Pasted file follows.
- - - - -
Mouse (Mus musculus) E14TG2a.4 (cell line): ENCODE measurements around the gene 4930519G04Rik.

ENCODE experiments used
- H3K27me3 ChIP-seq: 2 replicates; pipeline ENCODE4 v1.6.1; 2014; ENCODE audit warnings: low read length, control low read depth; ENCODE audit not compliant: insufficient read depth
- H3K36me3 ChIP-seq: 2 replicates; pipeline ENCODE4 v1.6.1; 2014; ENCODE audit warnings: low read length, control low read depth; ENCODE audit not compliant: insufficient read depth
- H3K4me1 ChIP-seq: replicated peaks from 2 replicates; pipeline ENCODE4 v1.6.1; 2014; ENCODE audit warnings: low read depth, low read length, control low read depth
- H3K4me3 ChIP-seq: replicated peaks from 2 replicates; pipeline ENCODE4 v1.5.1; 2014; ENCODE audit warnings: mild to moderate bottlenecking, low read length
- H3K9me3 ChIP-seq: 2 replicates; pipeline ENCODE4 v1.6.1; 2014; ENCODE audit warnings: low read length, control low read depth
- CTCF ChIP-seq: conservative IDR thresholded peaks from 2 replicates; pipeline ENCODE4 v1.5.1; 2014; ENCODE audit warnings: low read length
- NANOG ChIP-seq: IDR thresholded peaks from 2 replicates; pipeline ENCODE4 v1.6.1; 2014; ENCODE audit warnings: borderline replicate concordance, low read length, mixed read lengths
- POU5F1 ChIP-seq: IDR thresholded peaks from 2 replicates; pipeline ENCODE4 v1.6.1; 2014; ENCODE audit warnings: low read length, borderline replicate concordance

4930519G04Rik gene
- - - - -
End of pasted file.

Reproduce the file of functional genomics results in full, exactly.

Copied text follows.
Mouse (Mus musculus) E14TG2a.4 (cell line): ENCODE measurements around the gene 4930519G04Rik.

ENCODE experiments used
- H3K27me3 ChIP-seq: 2 replicates; pipeline ENCODE4 v1.6.1; 2014; ENCODE audit warnings: low read length, control low read depth; ENCODE audit not compliant: insufficient read depth
- H3K36me3 ChIP-seq: 2 replicates; pipeline ENCODE4 v1.6.1; 2014; ENCODE audit warnings: low read length, control low read depth; ENCODE audit not compliant: insufficient read depth
- H3K4me1 ChIP-seq: replicated peaks from 2 replicates; pipeline ENCODE4 v1.6.1; 2014; ENCODE audit warnings: low read depth, low read length, control low read depth
- H3K4me3 ChIP-seq: replicated peaks from 2 replicates; pipeline ENCODE4 v1.5.1; 2014; ENCODE audit warnings: mild to moderate bottlenecking, low read length
- H3K9me3 ChIP-seq: 2 replicates; pipeline ENCODE4 v1.6.1; 2014; ENCODE audit warnings: low read length, control low read depth
- CTCF ChIP-seq: conservative IDR thresholded peaks from 2 replicates; pipeline ENCODE4 v1.5.1; 2014; ENCODE audit warnings: low read length
- NANOG ChIP-seq: IDR thresholded peaks from 2 replicates; pipeline ENCODE4 v1.6.1; 2014; ENCODE audit warnings: borderline replicate concordance, low read length, mixed read lengths
- POU5F1 ChIP-seq: IDR thresholded peaks from 2 replicates; pipeline ENCODE4 v1.6.1; 2014; ENCODE audit warnings: low read length, borderline replicate concordance

4930519G04Rik gene